Fred, the fourth child of five to Ned and Ann Shaw, was born around 1884 at Slaithwaite near Huddersfield. His father Ned was a railway signal man and part time photographer. Two of Fred’s brothers would emigrate to Canada before the Great War began. Fred trained as a journeyman tailor and travelled to seek employment. Whilst in the Hawes district he met and married a girl from Hawes, Mary Elizabeth Blades, in November 1909.
Fred enlisted in Hawes in June 1916, joining the 9th Battalion Yorkshire Regiment. Fred went to France in September 1916. Private Fred Shaw was killed on the first day of The Battle of Messines on the 7th June 1917 aged 33. Fred’s body was never found and his name is commemorated on the Menin Gate at Ypres.
Sadly, just four and a half months after his father died, their son Jimmy died aged 5.
Explore more memories from the ribbon
Midshipman Herbert Lawson Riley Ann Luxmoore came to one of our drop-in sessions at The Station to tell us about her Uncle, Herbert Lawson Riley. At the age of 15 years and 7 months, Herbert is not only probably the youngest serviceman from Richmond to die during the First World War, but he was also the first. Herbert was the grandson of Sir John Lawson of Brough Hall. He initially attended the Royal Naval College at Osborne on the Isle of Wight before becoming a Cadet at Dartmouth Naval College. On the outbreak of war in August 1914 Herbert was appointed to the patrol cruiser HMS Aboukir, becoming a Midshipman shortly afterwards. HMS Aboukir, along with sister-ships HMS Hogue and HMS Cressy were sent to the Hook of Holland to patrol the North Sea coast. At 6.25am on 22nd September 1914 the Aboukir was hit by a German torpedo – while the cruiser was listing badly Herbert jumped into the sea and managed to make it to one of the lifeboats. Finding apparent safety on board the Cressy, Herbert and his surviving shipmates began to recover in the ship’s sickroom. Disaster struck a second time. HMS Cressy was hit twice by the same German submarine that had sunk the Aboukir. Herbert Lawson Riley was last seen clinging on to wooden wreckage along side one of his closest friends. All three patrolling cruisers were sunk with the loss of more than 1400 lives.
Vicky Hurwood visited the museum recently, amongst her stories was one about her grandfather Henry (Harry) Manning. 165485 Gunner Henry Manning enlisted on 6 September 1916. From his Service Record, he served with the Royal Army Service Corps for a year and 160 days and with the Royal Field Artillery for two years and 335 days. His service was undertaken in Salonica, but his record also indicates 75 days in South Russia, as part of the British force involved in the Russian Civil War (Britain aimed to thwart the Bolshevik revolution and was keen to control the oil reserves at Baku). Harry left Russia due to suffering from malaria. Vicky recounts that her grandfather was once wounded in the leg, recovered and was sent back to the front, here he found that his goat (which he kept for milk) had been eaten by his mates! He told stories of the wet and mud and fungi growing on his clothing. Also of great sacrifice. By luck his unit were camped on the top af a ravine, when the rains came hard. By morning the ravine had filled up and men, horses, gun carriages were all being swept away by the torrent. This all just seemed just like a story to Vicky at the time he told her this. For his service Harry was awarded the British War medal and Victory medal.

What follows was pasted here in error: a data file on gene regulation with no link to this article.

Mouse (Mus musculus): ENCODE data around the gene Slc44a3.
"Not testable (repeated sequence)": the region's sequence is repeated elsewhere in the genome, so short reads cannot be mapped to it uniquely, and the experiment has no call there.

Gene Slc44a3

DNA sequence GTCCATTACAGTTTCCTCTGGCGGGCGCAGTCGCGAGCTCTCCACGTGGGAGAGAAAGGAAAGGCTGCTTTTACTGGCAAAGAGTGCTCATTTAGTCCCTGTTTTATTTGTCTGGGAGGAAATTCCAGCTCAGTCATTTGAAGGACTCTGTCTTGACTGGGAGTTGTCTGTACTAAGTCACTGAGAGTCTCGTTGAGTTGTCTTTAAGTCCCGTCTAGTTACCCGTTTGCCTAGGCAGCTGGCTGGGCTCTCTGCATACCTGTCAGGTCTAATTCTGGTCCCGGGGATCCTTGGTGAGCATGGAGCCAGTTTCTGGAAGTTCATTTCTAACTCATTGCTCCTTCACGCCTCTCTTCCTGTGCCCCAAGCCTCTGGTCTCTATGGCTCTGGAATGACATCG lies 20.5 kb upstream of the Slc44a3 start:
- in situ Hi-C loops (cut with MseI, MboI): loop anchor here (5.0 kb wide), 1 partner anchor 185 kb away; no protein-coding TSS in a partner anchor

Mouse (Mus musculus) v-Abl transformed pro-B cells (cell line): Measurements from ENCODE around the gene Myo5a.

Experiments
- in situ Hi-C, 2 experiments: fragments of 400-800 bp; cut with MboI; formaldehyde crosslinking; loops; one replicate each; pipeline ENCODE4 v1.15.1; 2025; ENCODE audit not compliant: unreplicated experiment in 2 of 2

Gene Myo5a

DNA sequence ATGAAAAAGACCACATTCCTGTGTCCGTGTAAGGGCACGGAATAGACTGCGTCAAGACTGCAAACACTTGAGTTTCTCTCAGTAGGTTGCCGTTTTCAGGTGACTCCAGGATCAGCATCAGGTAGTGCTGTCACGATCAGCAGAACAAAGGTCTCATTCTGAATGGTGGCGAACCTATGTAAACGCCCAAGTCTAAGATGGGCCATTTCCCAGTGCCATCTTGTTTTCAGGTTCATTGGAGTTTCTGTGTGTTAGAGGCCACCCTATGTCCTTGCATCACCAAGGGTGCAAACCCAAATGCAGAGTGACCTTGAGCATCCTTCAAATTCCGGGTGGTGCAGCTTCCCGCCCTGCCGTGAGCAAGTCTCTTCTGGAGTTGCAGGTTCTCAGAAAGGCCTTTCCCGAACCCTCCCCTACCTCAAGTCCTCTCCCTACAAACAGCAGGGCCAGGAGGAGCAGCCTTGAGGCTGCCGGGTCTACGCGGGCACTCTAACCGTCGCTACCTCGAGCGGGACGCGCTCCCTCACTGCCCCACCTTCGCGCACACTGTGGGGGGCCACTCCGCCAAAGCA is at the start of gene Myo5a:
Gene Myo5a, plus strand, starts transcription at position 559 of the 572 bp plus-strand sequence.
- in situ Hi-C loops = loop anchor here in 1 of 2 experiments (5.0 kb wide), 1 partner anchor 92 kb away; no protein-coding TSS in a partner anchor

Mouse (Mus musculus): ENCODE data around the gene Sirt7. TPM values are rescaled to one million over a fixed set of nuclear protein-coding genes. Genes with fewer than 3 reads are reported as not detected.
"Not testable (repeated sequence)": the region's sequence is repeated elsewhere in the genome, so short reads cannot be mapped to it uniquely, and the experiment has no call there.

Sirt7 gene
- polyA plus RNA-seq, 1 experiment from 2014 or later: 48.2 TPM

Edward was the Great Uncle of Robert Raw and Margaret Hird, who visited the museum during one of our Ribbon of Remembrance drop-in days. Edward, born in Richmond (he lived for at time along Frenchgate and then at 3 Maison Dieu) worked as a plumber for the North Eastern Railway, and enlisted after the outbreak of war in York. He became a Private in the 17th (Service) Battalion (NER Pioneers), a group whose skills were vital in constructing and maintaining the railways that developed behind the lines which kept the troops equiped and fed for the duration of the war. Edward was killed on 2nd November 1917, during the period where the battalion were working on light railways in the Ypres sector and suffered from shrapnel and gas shelling as well as high-explosives. Edward Barker is buried in Bard Cottage Cemetery, Belgium.